Eric Foster (centre)

Eric Foster (centre)

Ribbon cut on new floors at hospital

Since use of the sixth and seventh floors of the Polson Tower began, there has been a flow of patients using the 60 beds.

The newest addition to Vernon Jubilee Hospital is a busy place.

Since use of the sixth and seventh floors of the Polson Tower began Jan. 31, there has been a flow of patients using the 60 beds.

“There have been no significant issues,” said Richard Harding, hospital administrator.

“Everything is working as intended. The feedback from the patients is absolutely fantastic.”

A ceremony was held Friday to officially open the two floors.

“Speaking to the staff working there, they are thrilled,” said Eric Foster, Vernon-Monashee MLA.

The completed Polson Tower adds 16,,815 square metres of space to the VJH site. This increased space has allowed for the expansion of operating rooms and the emergency department.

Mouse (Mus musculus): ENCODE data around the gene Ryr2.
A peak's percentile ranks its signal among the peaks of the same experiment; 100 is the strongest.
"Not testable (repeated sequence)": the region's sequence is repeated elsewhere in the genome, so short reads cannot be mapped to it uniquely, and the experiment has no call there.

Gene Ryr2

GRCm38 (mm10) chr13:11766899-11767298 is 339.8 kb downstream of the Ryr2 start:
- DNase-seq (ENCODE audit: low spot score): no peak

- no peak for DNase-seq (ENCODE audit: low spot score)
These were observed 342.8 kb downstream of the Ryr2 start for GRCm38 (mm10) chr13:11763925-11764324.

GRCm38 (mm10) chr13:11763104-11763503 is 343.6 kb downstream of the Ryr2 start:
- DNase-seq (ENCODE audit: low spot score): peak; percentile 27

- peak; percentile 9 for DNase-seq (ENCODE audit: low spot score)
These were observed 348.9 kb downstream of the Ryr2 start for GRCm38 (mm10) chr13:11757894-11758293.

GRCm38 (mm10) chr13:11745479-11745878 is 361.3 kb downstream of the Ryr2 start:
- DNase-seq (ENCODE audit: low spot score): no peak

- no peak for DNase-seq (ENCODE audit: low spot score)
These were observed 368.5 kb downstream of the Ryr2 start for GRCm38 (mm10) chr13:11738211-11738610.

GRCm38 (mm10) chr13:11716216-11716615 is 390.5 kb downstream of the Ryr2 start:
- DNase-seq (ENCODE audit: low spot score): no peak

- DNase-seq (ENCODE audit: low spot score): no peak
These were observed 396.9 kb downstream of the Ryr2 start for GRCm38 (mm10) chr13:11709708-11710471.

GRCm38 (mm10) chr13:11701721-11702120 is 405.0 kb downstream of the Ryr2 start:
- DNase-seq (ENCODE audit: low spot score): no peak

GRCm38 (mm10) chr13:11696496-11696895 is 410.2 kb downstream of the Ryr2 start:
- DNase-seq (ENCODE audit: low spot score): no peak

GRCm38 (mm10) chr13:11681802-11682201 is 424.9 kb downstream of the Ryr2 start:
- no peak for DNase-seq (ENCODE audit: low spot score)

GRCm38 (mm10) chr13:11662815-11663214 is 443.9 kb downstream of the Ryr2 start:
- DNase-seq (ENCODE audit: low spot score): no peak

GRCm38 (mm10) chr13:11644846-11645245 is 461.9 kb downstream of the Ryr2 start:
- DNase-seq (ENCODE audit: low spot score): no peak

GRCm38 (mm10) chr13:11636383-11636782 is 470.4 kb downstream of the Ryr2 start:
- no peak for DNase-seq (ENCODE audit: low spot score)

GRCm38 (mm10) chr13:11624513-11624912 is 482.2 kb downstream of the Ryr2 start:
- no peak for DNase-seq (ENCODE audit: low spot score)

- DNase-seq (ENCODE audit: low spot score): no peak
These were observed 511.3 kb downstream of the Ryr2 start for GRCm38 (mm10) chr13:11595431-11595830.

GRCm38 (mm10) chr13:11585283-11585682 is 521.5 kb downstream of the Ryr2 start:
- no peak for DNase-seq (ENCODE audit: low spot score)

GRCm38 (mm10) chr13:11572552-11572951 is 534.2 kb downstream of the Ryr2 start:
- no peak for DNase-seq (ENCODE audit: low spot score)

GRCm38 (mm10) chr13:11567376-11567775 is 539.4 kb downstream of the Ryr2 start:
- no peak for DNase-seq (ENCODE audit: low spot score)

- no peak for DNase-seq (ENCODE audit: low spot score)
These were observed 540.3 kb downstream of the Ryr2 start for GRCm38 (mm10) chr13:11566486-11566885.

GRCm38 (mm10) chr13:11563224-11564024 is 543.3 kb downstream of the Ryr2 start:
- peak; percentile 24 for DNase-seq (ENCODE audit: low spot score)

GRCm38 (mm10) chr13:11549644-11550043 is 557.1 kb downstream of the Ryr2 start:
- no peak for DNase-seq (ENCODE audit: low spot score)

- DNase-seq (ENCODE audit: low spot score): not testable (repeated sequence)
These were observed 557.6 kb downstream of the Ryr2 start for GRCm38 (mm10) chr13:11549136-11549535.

The majority of the 60 beds are single patient rooms, which provide enhanced infection control and added privacy and security.

Fourteen of the beds are new, with the remaining 46 relocated from elsewhere in the hospital.

The $30 million budget for the project came from the provincial government, the North Okanagan-Columbia-Shuswap Regional Hospital District and the Vernon Jubilee Hospital Foundation.

“You can’t get significant facilities without incredible partnerships,” said Erwin Malzer, Interior Health Authority chairperson.

“This is a significant investment in providing health care.”

The VJH Foundation raised $2.5 million to equip and furnish the two floors.

“It’s our mandate to improve health care locally,” said Elise Allan, foundation president.

“It (floors) represents a modernization of health care for North Okanagan residents.”

When the first five floors of the tower were opened in 2011, the regional hospital district contributed funds to shell in the sixth and seventh floors to accommodate future growth.

Now vacant four-bed wards in the old part of the hospital will be reconfigured into semi-private rooms.

But even with the changes, overcrowding at VJH is still a challenge.

“Capacity is an ongoing issue,” said Harding.

“We are working on a daily basis to transition patients out (of the hospital).”